/opt/opendj/bin/backendstat show-index-status --backendID userRoot --baseDN o=gluu
    • Verify indexes:
    /opt/opendj/bin/verify-index --baseDN o=gluu --countErrors
  4. Next import your previously exported LDIF. Here, we are importing without oxAuthGrantId .


You may import the exact export of your ldap exactdatabackup_date.ldif.Do not import your exact copy of your LDIF if you are following instructions to to clean your cache entries

/opt/opendj/bin/import-ldif -n userRoot --offline -l yourdata_withoutoxAuthGrantId.ldif

If you moved to a new LDAP, copy back your schema files to this directory:

  1. Start the identity, oxauth and opendj services

  2. Finally, verify the cache entries have been removed:

    /opt/opendj/bin/ldapsearch -h localhost -p 1636 -Z -X -D "cn=directory manager" -w -b 'o=gluu' -T 'oxAuthGrantId=*' dn | grep 'dn:' | wc –l

You should be done and everything should be working perfectly. You may notice your Gluu Server responding slower than before. That is expected -- your LDAP is adjusting to the new data, and indexing might be in process. Give it some time and it should be back to normal.


This guide introduces how to backup and restore gluu deployment on Kubernetes.

Persistence Backup and Restore#

You can follow the Couchbase docs to backup and restore your persistence.


Up to 6 backups will be stored at /opt/opendj/ldif on the running opendj pod. The backups will carry the name backup-0.ldif to backup-5.ldif and will be overwritten to save te data.

Automatic backup#

A typical installation of Gluu using pygluu or helm will automatically backup opendj at /opt/opendj/ldif.

Manual backup#

Opendj backup can also be configured manually:

  1. Edit your override.yaml file and set opendj.backup.enabled to true and opendj.backup.enabled.cronJobSchedule to the schedule of your choice.

  2. Run helm install or helm upgrade if Gluu is already installed

    helm upgrade <helm-release-name> gluu/gluu -f override.yaml -n <namespace>
  3. Save any custom files injected and used across Gluu services. These files might likely be saved in Jackrabbit.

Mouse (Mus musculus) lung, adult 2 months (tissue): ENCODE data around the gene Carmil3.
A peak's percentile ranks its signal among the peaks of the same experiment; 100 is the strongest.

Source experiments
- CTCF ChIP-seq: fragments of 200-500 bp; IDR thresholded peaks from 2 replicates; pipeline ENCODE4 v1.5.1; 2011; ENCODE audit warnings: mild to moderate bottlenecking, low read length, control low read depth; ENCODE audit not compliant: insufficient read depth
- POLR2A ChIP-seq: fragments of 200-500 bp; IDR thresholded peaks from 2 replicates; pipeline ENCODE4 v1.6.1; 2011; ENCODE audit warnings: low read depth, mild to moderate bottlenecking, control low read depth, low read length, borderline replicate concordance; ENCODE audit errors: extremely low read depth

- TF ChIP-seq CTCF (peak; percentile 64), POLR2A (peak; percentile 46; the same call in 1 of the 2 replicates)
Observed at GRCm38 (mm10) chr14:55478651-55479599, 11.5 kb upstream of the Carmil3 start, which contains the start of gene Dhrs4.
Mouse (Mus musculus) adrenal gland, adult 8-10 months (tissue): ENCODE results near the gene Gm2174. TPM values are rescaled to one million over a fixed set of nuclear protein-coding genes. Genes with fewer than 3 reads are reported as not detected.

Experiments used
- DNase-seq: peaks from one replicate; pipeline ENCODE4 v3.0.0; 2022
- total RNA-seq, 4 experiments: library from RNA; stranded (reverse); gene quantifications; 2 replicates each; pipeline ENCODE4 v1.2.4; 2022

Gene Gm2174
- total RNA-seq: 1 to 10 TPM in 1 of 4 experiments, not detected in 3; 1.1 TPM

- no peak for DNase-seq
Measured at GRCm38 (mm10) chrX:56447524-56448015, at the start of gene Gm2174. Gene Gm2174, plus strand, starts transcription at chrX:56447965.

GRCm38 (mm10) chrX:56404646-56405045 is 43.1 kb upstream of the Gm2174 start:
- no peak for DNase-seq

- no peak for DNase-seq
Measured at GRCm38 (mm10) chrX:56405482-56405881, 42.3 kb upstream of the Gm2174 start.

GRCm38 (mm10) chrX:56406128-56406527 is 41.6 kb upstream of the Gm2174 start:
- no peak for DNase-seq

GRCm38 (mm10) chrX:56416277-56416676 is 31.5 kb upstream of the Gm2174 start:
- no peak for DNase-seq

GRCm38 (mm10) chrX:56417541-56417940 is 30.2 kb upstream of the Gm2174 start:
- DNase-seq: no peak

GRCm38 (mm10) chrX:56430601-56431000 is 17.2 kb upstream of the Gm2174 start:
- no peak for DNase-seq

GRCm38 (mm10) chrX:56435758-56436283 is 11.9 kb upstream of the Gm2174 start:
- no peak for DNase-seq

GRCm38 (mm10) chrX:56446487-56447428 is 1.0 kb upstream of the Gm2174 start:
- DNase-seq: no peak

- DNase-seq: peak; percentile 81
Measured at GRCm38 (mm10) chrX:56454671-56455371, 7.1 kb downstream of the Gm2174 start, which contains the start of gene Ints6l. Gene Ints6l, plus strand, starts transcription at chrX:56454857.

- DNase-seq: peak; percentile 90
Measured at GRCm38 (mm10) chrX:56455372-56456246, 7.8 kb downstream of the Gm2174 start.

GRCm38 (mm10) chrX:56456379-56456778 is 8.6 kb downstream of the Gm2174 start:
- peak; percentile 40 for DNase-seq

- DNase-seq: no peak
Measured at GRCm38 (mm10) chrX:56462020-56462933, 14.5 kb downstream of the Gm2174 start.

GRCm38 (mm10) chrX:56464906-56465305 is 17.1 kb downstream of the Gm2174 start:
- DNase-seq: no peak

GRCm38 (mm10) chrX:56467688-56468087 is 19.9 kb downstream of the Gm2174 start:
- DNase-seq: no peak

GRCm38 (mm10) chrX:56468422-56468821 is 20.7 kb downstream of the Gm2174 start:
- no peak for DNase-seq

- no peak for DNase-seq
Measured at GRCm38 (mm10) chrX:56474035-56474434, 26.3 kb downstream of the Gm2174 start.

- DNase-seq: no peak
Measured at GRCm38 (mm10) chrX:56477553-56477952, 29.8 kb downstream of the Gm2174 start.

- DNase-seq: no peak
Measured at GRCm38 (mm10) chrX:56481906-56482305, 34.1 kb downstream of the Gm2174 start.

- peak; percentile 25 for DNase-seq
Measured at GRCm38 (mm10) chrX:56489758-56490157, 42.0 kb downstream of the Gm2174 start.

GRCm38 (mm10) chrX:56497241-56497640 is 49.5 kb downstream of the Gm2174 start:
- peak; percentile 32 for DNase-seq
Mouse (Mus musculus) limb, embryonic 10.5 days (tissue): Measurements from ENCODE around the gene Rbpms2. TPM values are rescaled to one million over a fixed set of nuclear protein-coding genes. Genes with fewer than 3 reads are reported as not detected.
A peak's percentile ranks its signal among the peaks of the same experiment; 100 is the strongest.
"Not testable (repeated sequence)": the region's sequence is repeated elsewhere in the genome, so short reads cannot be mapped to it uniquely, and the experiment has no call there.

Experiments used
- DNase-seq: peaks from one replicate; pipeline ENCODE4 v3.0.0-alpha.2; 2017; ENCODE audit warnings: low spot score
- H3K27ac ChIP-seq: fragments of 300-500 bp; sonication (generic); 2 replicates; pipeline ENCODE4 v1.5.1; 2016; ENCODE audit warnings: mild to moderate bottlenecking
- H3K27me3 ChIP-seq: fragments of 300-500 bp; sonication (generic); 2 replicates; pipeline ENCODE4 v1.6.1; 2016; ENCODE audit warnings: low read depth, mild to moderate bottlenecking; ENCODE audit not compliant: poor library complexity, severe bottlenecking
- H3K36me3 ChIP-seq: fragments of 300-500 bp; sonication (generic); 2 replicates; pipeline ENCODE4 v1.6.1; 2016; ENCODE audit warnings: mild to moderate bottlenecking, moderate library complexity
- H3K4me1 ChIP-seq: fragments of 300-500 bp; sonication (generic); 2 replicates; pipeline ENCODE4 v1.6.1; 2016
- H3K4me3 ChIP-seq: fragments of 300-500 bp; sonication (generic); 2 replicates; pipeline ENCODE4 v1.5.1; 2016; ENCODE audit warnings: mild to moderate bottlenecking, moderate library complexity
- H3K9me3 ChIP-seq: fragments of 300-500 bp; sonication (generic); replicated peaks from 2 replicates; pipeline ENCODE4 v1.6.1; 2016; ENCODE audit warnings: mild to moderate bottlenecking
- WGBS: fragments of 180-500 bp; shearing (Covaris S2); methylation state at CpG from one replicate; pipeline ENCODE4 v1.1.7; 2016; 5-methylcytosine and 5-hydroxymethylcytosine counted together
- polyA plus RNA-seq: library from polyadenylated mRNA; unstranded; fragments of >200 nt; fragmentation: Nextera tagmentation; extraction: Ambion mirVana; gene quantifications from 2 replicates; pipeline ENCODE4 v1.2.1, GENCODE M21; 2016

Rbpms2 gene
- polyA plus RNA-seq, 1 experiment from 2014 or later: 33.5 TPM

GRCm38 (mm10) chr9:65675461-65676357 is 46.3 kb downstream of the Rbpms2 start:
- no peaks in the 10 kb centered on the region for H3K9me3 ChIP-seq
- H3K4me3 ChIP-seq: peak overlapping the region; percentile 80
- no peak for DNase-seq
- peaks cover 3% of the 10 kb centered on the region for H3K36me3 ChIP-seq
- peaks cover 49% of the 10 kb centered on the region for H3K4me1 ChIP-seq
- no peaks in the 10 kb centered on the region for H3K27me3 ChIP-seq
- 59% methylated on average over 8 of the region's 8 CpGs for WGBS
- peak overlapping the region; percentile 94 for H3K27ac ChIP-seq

Opendj restore#

  1. Access the opendj pod:

    kubectl exec -it gluu-opendj-0 -n <namespace> -- /bin/sh
  2. Let's assume the file you want to restore from is /opt/opendj/ldif/backup-1.ldif. Run this to perform the restore:

    /opt/opendj/bin/import-ldif --hostname localhost --port 4444 --bindDN "cn=Directory manager" --backendID userRoot --trustAll --ldifFile /opt/opendj/ldif/backup-1.ldif --bindPassword "<Password>"

SQL databases backup and restore are a common feature whether in a User-managed or Cloud-Managed deployment.

One way to backup your postgresql database for example:

pg_dump dbname > dumpfile

Restore the database using the generated dumpfile:

psql dbname < dumpfile

Configmaps and Secrets - Backup and Restore#

Backup of Configmaps and Secrets#

  1. Configmaps backup:

    kubectl get configmap gluu -n <namespace> -o yaml > configmap-backup.yaml

  2. Secrets backup:

    kubectl get secret gluu -n <namespace> -o yaml > secret-backup.yaml

  3. Get the user supplied values:

    Save the values.yaml that was used in the initial gluu installation using helm.

    In the event that the user supplied or override values yaml was lost, you can obtain it by executing the following command:

    helm get values <release name> -n <namespace>

  4. Keep note of installed chart version:

    helm list -n <namespace>

Keep note of the chart version. For example: backup-chart-version

Restore of Configmaps and Secrets#


You have to restore your Persistence before doing this step.

  1. Create namespace

    kubectl create namespace <namespace>

  2. Configmap restore:

    kubectl create -f configmap-backup.yaml

  3. Secret restore:

    kubectl create -f secret-backup.yaml

  4. Insall gluu using the override or user supplied values with the same chart version:

helm install <release-name> gluu/gluu -f values.yaml --version=<backup-chart-version> -n <namespace>